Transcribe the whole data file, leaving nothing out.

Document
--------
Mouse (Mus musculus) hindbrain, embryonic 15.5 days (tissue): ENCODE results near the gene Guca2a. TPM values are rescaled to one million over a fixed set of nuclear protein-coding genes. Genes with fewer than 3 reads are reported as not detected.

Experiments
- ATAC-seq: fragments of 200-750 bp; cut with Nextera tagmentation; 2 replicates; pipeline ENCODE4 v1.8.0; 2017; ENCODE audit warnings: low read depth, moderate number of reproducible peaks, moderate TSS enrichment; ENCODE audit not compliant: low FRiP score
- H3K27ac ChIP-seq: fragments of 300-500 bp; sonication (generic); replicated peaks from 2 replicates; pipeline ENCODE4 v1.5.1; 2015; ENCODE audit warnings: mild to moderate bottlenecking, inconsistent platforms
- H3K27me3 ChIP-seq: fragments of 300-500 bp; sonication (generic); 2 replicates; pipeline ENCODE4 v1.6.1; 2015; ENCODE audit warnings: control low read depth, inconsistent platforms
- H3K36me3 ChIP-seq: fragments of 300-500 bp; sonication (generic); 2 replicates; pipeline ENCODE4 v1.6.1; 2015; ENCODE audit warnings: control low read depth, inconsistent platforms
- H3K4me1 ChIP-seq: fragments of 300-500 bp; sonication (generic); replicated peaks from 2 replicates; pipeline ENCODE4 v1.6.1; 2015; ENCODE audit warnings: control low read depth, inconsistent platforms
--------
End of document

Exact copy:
Mouse (Mus musculus) hindbrain, embryonic 15.5 days (tissue): ENCODE results near the gene Guca2a. TPM values are rescaled to one million over a fixed set of nuclear protein-coding genes. Genes with fewer than 3 reads are reported as not detected.

Experiments
- ATAC-seq: fragments of 200-750 bp; cut with Nextera tagmentation; 2 replicates; pipeline ENCODE4 v1.8.0; 2017; ENCODE audit warnings: low read depth, moderate number of reproducible peaks, moderate TSS enrichment; ENCODE audit not compliant: low FRiP score
- H3K27ac ChIP-seq: fragments of 300-500 bp; sonication (generic); replicated peaks from 2 replicates; pipeline ENCODE4 v1.5.1; 2015; ENCODE audit warnings: mild to moderate bottlenecking, inconsistent platforms
- H3K27me3 ChIP-seq: fragments of 300-500 bp; sonication (generic); 2 replicates; pipeline ENCODE4 v1.6.1; 2015; ENCODE audit warnings: control low read depth, inconsistent platforms
- H3K36me3 ChIP-seq: fragments of 300-500 bp; sonication (generic); 2 replicates; pipeline ENCODE4 v1.6.1; 2015; ENCODE audit warnings: control low read depth, inconsistent platforms
- H3K4me1 ChIP-seq: fragments of 300-500 bp; sonication (generic); replicated peaks from 2 replicates; pipeline ENCODE4 v1.6.1; 2015; ENCODE audit warnings: control low read depth, inconsistent platforms